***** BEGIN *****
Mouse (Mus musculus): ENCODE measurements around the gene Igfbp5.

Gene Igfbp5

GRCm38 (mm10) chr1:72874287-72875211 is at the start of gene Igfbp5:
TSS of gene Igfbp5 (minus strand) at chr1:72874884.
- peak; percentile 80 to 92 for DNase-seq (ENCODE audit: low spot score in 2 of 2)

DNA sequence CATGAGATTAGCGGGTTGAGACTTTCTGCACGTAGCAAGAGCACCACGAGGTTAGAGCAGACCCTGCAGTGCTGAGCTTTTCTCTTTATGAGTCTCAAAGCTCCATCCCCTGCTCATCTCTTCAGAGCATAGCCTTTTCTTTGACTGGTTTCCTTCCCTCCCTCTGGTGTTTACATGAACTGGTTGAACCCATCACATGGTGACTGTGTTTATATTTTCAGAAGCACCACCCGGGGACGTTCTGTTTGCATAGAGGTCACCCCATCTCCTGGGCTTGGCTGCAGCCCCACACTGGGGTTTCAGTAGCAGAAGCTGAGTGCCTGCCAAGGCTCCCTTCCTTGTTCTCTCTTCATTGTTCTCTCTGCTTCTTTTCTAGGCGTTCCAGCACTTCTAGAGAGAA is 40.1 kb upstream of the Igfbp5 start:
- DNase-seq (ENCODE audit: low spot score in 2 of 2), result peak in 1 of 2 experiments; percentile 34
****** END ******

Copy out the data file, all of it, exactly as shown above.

Mouse (Mus musculus): ENCODE measurements around the gene Igfbp5.

Gene Igfbp5

GRCm38 (mm10) chr1:72874287-72875211 is at the start of gene Igfbp5:
TSS of gene Igfbp5 (minus strand) at chr1:72874884.
- peak; percentile 80 to 92 for DNase-seq (ENCODE audit: low spot score in 2 of 2)

DNA sequence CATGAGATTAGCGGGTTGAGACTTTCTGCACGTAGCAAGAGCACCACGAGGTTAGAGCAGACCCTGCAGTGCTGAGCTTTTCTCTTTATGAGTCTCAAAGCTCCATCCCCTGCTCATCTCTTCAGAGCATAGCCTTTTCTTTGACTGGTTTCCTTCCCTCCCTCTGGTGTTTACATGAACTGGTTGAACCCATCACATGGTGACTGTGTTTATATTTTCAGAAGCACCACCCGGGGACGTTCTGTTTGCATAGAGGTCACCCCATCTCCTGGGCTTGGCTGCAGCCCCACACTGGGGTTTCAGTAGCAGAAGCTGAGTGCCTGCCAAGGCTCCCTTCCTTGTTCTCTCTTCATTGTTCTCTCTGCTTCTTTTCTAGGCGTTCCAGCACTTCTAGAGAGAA is 40.1 kb upstream of the Igfbp5 start:
- DNase-seq (ENCODE audit: low spot score in 2 of 2), result peak in 1 of 2 experiments; percentile 34